KELLEY: I thought that guy was cool, and I wrote the rest of it in the rest of Jason’s upstairs room.

HUBER: It was just one of those dudes who was at a festival partying his ass off. We just came up with it.

KAPLAN: Did you guys expect the success that you received from “Doses & Mimosas?” It was such a good summer track.

KELLEY: It’s crazy, it is so ridiculous to me. It personally was never written to be a single or anything like that, but we shot a video for it and that’s what made it get a viral hit, was because the video connected with the music and people could be like, “These dudes are partying in the video, and they’re talking about partying.” It made sense.

HUBER: The only reason we made the video was because the song was well received.

KELLEY: I’m astonished that at how far this ridiculous song has made it, which is a Catch-22 because we like making songs that are more heartfelt and serious. I think it makes people take us less seriously.

KAPLAN: How do you guys categorize yourselves genre-wise? I feel like “Doses and Mimosas” falls into pop music, but you said that you do like making songs that are more “heartfelt and serious”?

KELLEY: We lump us into pop music. Obviously we have electronic elements us and it’s dancey, but we slow things down and use a lot of organic elements as well.

HUBER: Especially on some of this new music: it’s slower and focused on songwriting.

KAPLAN: So, what’s the story behind Cherub as the name of the band?

KELLEY: [laughs] My cousin has a cute baby nephew and I never heard the word before. She used it to describe him. I was going to make up a story, but I’m not gonna do it.  He’s this little, chubby guy, and he dresses so awesome. He’s just this little cherub. We have to show you these e-cards that were made for us. They’re little hand-drawn cherubs, and they look pretty weird.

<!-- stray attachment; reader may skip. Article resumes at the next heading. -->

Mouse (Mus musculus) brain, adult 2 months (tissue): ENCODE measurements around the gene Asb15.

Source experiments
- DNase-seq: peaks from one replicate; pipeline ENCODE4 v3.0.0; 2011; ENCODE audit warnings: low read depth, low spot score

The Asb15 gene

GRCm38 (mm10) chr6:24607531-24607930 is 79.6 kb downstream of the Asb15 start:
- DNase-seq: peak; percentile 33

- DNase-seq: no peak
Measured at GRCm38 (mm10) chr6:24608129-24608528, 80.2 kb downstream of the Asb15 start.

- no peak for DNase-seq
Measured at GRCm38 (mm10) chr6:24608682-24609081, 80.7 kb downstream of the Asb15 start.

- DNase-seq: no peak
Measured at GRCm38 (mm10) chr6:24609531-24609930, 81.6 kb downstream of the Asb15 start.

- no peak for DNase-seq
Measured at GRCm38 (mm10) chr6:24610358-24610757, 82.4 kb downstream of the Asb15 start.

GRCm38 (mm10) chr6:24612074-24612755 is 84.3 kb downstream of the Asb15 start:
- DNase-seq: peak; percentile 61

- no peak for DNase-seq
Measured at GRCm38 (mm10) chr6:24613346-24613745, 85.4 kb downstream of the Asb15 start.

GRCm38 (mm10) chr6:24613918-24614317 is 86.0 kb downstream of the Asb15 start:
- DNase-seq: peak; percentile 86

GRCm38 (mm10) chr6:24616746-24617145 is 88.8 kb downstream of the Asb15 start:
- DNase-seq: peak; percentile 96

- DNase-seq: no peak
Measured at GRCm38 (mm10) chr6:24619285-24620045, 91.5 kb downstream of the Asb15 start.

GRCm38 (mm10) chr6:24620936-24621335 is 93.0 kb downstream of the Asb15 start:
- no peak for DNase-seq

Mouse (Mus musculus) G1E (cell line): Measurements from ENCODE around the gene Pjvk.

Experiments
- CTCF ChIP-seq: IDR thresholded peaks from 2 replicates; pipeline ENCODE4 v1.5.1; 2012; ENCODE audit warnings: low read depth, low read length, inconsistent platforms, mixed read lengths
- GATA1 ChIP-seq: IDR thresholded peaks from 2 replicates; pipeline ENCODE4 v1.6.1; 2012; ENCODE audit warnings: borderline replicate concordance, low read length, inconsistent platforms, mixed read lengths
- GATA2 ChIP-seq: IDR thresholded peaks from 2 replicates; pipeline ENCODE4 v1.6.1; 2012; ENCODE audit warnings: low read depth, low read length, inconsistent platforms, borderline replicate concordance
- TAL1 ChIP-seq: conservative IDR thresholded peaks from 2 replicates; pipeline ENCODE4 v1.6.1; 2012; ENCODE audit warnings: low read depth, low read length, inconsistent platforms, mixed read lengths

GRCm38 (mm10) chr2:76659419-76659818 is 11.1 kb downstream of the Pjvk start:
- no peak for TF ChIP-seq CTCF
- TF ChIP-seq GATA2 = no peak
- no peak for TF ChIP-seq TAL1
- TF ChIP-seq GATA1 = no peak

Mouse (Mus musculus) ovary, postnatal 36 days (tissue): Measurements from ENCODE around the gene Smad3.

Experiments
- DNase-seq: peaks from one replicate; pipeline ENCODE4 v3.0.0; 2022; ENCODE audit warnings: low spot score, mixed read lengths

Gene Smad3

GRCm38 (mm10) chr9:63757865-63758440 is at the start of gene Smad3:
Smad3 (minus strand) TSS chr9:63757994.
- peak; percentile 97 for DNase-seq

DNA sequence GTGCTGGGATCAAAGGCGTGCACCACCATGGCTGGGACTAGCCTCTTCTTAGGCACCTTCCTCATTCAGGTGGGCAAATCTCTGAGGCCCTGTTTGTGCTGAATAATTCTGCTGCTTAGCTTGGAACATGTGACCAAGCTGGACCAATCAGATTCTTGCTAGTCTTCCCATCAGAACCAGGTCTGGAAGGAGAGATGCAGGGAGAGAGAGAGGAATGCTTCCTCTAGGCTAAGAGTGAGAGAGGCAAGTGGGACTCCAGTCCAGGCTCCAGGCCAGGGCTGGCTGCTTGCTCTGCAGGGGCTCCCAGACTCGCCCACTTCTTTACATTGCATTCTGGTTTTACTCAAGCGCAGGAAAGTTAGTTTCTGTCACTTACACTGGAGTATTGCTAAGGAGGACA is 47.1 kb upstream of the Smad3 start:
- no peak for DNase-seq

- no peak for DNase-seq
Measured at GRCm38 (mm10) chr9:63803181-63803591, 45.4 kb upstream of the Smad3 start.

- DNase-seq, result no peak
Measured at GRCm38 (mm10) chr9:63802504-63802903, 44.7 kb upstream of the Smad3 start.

KAPLAN: You should send valentines to your fans or use them as your album covers. I heard you have some funny tattoos. Care to share?

KELLEY: We have lots of them.

HUBER: We enjoy tattoos. We both have a set of ridiculous tattoos. They don’t seem ridiculous to us. I have a watermelon being eaten by a rat that has a champagne bottle and a Lego man. Jordan has a mer-kitten on his leg: half mermaid, half kitten. It’s lactating into a dog bowl.

KELLEY: I’ve started getting pedicures because they’re awesome. Every time we go to get pedicures the lady looks at me like I’m crazy. I also have this tattoo that says “New Twat City Bitch.”

KAPLAN: Was it a stick and poke?

KELLEY: I don’t know. I’m going to say it is.

KAPLAN: I don’t think that I’ve seen any tattoos that ridiculous.

HUBER: We have “MoM and DaD” tattooed on our asses for our album.

KELLEY: Jason showed his dad on stage at one of our shows.

HUBER: I was like, “Hey, Dad, is this weird?” I showed him “DaD” was tattooed on my ass. He was like, “congratulations.”

KELLEY: You can get away with saying anything to your parents on stage because they’re not comfortable. They’ll be like, “Oh, good one.” If I ever have any really terrible drug addiction, I’m going to go on stage and say it.